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Tuesday, February 28, 2012

Can you imagine DAYS long commutes?

http://www.economist.com/blogs/freeexchange/2011/03/externalities

The above link is an editorial from The Economist Website explaining this particular author's method of internalizing the externalities that coincide with extreme traffic congestion in places like Beijing.  Maybe some of you have heard of the traffic jams in the city that can last for DAYS.  Since we live in Colorado, this kind of traffic is unimaginable.

As we have discussed in class, roads and highways are better described as club goods, one in which we pay license, registration and a myriad of other fees to use (legally).  The author of this article explains his solution in alleviating congestion: paying a toll.  However, the amount of the toll is based on the demand of the road at any given time.  In times where the demand is high and congestion is rising, the toll will shoot up, deterring those who are not able or willing to pay from driving at all.  Conversely, the toll lowers during lower demand times.  

The issue with roads in congested cities is of course that it is difficult and nearly impossible to create more roads (moving buildings and putting roads through private yards wouldn't go over well), so we are looking at a fixed supply.  For the market to become efficient, the price would naturally go up when the demand for the good goes up and vice versa.  The implementation of tolls mimics this, allowing for efficient utilization of the roads with people who have important trips to make more likely to use the road than the person who just wants to go to the store to go buy a bag of Cheetos.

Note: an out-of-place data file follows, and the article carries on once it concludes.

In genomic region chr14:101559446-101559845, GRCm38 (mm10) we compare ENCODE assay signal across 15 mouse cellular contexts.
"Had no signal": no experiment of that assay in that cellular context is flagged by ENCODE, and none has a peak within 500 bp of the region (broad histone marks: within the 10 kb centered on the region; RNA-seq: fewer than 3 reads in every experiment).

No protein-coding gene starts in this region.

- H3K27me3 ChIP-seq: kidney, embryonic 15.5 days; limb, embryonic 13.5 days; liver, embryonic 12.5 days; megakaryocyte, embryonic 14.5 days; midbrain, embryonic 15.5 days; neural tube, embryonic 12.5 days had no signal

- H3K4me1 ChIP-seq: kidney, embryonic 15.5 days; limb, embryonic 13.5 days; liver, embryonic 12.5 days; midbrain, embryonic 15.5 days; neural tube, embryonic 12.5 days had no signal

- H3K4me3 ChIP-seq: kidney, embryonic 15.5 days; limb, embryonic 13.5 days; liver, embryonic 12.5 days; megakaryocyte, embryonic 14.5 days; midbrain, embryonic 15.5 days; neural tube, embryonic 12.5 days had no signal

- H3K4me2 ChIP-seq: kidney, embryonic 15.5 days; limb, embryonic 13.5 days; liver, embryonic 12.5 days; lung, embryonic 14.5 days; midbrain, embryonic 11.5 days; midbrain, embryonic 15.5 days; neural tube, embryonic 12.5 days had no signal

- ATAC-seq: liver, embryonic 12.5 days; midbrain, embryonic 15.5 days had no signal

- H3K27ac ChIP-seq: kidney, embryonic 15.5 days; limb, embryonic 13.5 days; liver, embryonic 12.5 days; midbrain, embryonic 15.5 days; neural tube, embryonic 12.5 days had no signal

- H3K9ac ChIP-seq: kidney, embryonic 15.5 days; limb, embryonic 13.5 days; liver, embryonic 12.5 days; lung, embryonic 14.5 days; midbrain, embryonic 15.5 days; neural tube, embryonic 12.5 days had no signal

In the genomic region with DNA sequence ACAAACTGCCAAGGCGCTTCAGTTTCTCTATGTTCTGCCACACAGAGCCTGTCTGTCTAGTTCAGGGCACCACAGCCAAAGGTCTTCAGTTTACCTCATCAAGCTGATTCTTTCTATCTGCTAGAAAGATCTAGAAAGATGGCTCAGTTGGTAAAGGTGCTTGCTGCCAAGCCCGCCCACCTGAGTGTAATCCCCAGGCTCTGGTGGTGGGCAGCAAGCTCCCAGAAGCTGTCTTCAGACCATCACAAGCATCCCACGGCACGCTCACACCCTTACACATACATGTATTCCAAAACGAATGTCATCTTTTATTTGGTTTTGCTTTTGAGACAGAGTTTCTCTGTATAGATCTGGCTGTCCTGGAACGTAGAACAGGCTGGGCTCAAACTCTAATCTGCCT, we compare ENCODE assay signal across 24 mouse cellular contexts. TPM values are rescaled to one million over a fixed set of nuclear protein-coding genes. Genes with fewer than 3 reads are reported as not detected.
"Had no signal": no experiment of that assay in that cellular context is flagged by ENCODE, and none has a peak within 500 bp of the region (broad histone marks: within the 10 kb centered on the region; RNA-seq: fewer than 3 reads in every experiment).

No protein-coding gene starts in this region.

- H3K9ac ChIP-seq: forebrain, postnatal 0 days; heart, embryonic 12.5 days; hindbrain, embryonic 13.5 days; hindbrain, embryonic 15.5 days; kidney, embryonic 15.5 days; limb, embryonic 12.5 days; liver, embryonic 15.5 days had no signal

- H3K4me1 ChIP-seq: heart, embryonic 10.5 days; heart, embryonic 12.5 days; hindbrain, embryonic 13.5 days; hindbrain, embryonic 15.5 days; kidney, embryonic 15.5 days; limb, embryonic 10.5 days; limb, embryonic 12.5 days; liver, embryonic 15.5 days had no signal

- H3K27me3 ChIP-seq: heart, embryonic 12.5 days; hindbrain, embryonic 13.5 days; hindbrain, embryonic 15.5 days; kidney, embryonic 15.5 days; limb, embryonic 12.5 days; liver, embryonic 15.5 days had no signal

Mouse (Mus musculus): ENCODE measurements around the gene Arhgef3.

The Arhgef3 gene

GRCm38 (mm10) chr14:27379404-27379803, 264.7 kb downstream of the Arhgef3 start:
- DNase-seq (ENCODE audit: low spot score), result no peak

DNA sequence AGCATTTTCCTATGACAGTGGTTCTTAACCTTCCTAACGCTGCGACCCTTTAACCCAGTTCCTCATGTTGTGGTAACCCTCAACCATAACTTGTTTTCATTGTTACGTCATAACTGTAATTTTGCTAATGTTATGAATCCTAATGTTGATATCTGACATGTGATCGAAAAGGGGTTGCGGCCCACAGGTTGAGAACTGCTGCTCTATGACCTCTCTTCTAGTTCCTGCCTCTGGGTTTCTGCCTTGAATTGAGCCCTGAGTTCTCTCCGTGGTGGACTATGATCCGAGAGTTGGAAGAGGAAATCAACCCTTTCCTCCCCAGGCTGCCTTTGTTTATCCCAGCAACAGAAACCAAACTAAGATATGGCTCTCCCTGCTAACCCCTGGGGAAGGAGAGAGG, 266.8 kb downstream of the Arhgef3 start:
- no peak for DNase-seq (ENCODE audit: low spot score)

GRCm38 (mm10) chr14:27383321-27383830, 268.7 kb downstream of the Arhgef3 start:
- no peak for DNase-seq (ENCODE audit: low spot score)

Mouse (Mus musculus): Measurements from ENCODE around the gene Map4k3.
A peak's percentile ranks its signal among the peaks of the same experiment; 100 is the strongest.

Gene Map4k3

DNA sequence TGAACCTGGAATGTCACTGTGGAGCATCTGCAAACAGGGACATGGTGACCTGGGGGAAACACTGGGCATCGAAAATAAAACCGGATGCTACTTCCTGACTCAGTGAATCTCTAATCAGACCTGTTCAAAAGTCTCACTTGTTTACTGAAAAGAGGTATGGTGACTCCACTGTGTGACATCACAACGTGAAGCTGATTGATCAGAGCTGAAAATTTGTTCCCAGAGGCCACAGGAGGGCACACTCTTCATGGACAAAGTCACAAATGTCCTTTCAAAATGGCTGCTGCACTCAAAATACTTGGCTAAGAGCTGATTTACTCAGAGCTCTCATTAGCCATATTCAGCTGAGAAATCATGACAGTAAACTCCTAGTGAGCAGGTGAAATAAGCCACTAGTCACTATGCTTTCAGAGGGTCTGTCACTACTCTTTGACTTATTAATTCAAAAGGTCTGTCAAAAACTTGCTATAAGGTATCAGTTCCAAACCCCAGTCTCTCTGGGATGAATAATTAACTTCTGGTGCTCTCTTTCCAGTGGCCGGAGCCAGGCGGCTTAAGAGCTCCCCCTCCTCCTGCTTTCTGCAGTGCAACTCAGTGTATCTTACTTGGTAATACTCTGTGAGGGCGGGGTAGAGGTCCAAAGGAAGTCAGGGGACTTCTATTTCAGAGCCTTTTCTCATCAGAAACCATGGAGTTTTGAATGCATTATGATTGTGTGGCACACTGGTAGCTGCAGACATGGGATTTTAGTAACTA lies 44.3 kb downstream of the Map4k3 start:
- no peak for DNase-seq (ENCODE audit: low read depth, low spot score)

Furthermore, the money made from tolls can go towards building a better public transit system.  Light rails, buses, trains, etc can help those to travel that can't afford to pay the high tolls, further reducing congestion.

Overall, I feel this is a viable policy.  It may hurt initially for those who are inconvenienced and must figure out cheaper and more efficient ways of getting around, but eventually the system will sort of smooth everything out, eventually benefiting everyone in the city.  While the concern is certainly whether or not government can do all of this efficiently without causing further transportation problems, I can't imagine it can become an absolute failure.  It has to be better than days stuck in grid lock.

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